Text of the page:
You can play with the math to get different widths for your specific mitering needs.
Longer line = wider hem.
6/8 line gets you a 1/2 inch hem
7/8 line gets you a 5/8 inch hem
1 inch line gets you a 3/4 inch hem

Step 4.  Sew on top of the lines you drew, taking care to make sure the 1/4 ironed edges are even.  If they are offset your miter will not be perfect.  Gasp!  It's really ok if it's a tad off.  I know I'm not inspecting napkins when enjoying dinner.  I like to back stitch at the beginnings and ends for security.
Trim the little ends off to about 1/8 of an inch.  That is just my preference, a little bigger I think would still be ok, but too much and you won't be able to get a nice point on your turned corner.  

Step 6.  Turn your miter out and use a turning tool to get nice points and press your work.

Step 7. Top stitch about 1/8 of an inch around your pressed mitered hem to hold it all in place.

Step 8.  Admire your handiwork!  You did it!


new tricks AKA I bought a lot of yarn

I finally got bit by the knitting bug.  It started innocently enough.  About a year ago a friend made a crochet  bobble clutch and I loved it - had to make it.  Bought yarn, bought the pattern, and it sat.  For a year it sat, until late in 2013 I finally decided to give it a go.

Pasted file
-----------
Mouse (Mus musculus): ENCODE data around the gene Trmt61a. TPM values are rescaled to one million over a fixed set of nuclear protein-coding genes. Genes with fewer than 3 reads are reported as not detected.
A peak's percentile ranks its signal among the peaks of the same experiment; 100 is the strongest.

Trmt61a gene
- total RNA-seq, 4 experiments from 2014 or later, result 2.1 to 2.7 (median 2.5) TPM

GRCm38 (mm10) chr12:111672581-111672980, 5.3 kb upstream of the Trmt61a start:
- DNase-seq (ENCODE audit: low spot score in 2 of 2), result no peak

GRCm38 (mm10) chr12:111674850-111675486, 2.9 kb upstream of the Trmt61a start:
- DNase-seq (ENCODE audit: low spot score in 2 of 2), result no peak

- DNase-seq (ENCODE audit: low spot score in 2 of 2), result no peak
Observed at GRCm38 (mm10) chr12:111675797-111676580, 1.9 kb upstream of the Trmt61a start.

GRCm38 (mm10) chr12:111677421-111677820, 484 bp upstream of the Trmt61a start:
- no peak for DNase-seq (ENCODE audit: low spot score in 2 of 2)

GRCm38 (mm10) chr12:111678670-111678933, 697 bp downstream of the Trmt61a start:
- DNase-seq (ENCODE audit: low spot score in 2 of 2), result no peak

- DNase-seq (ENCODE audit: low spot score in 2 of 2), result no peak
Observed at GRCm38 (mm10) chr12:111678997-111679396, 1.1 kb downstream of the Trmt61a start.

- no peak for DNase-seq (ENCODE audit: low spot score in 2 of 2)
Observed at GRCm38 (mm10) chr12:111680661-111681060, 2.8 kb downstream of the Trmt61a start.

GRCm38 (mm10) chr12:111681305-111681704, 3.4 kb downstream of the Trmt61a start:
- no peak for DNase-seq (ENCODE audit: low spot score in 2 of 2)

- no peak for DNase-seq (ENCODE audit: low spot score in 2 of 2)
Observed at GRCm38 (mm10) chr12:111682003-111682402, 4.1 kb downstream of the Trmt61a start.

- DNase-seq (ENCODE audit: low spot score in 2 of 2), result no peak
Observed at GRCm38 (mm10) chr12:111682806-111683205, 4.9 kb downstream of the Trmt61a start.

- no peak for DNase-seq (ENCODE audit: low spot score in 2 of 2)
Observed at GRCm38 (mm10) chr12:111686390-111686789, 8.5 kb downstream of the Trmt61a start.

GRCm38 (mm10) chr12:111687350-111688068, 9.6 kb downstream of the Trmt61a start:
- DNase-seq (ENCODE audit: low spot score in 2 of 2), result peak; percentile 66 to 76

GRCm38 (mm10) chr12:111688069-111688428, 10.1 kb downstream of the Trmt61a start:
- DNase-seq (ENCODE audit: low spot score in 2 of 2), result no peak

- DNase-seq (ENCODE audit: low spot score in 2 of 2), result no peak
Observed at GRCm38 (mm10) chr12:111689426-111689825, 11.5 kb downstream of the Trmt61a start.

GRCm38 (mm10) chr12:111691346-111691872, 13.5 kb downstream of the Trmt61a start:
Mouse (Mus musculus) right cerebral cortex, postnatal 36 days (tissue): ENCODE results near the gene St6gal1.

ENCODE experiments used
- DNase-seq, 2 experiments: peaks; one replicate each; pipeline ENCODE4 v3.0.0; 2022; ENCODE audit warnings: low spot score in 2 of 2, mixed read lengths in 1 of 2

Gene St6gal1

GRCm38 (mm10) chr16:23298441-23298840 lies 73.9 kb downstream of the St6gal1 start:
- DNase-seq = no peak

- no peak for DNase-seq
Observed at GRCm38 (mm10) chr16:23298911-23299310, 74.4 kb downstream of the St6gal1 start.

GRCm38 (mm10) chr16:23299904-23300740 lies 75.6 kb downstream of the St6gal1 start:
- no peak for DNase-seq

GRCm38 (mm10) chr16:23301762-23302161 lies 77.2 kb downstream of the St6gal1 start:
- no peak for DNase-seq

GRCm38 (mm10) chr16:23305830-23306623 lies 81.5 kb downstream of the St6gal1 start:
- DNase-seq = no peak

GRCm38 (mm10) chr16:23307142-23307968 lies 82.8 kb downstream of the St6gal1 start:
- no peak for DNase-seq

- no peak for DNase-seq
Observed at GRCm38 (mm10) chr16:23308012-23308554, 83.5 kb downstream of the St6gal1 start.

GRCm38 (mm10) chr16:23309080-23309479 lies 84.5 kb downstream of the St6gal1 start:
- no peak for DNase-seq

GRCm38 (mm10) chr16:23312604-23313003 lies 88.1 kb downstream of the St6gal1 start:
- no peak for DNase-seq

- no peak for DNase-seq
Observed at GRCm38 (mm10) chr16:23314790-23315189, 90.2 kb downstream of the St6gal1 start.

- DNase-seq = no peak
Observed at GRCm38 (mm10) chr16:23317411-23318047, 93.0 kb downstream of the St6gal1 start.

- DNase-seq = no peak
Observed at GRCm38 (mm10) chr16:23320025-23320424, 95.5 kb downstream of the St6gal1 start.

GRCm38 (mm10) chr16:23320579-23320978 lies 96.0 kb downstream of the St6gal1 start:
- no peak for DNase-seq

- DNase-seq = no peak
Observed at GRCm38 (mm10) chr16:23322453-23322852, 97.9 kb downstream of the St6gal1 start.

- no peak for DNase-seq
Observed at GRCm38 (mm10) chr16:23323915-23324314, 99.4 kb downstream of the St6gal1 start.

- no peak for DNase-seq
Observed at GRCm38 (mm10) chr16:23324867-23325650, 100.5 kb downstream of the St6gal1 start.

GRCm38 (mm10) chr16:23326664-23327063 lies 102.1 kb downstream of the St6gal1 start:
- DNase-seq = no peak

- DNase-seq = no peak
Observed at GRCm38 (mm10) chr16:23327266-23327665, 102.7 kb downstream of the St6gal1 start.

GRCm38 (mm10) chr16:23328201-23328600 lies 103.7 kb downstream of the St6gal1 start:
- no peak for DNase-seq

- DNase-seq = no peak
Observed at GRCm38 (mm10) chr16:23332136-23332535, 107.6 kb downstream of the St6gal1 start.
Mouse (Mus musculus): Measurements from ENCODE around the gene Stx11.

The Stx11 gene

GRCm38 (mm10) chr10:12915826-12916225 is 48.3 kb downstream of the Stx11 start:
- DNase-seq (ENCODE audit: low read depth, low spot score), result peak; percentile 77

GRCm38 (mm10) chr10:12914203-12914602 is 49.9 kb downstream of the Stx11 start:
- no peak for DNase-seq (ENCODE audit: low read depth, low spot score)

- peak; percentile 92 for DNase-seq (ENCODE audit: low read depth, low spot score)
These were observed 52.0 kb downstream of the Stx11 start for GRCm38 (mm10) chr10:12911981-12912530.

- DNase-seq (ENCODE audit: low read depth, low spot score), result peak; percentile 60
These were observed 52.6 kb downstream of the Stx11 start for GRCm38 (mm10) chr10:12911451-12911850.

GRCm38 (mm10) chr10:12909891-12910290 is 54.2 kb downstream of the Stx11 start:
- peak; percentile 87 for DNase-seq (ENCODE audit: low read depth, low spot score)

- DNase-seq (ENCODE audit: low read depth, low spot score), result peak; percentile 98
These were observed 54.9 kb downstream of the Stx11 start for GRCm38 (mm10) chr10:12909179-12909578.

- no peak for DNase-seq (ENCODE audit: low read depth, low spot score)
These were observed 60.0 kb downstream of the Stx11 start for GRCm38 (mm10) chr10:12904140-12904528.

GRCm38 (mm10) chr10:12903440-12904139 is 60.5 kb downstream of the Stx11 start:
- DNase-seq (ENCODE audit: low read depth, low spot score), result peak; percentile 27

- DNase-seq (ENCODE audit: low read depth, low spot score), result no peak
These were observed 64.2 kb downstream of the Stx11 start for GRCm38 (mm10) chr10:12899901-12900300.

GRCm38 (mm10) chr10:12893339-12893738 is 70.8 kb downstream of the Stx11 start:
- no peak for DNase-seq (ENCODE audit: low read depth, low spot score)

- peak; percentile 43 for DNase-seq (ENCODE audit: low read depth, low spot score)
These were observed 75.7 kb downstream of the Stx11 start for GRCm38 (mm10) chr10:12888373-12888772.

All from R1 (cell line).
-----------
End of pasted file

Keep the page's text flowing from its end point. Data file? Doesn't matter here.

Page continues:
It turned out pretty cute!  I liked working with the yarn...it was growing on me.  Add to that I kept seeing sock after amazing sock on Instagram and was really getting the itch to try knitting.  After Christmas my Mom and I went to Knitorious in St. Louis and I found another pretty yarn to try.  I made another bobble clutch (slightly modified the pattern).
Now I was ready to try knitting.  I am lucky in that my Mom is a very experienced knitter and a patient teacher.  She set me up and I started knitting a washcloth pattern from my dear friends Aunt.  I probably started over 10 times or more on that first washcloth but eventually found a rhythm and made a handful. I moved on to a slightly more involved pattern so I could learn yarn overs and purling.  Then I tried the same pattern again only bigger.
This project gave me the confidence boost I needed to start a real project!  I had seen the most beautiful scarf on Instagram and set about recreating it.  It's called the Great Divide Shawl.
I'm pretty happy with how it turned out and already on to new projects!  Knitting is kind of addictive...just one more row you find your self saying.  It's also kinda zen in that repetitive motion kinda way.  The fabric budget is going to take a hit now that I want all the yarn too! 

I'm keeping track of my projects on Ravelry - I'm splendorfalls if you are on Ravelry stop by!


garden lattice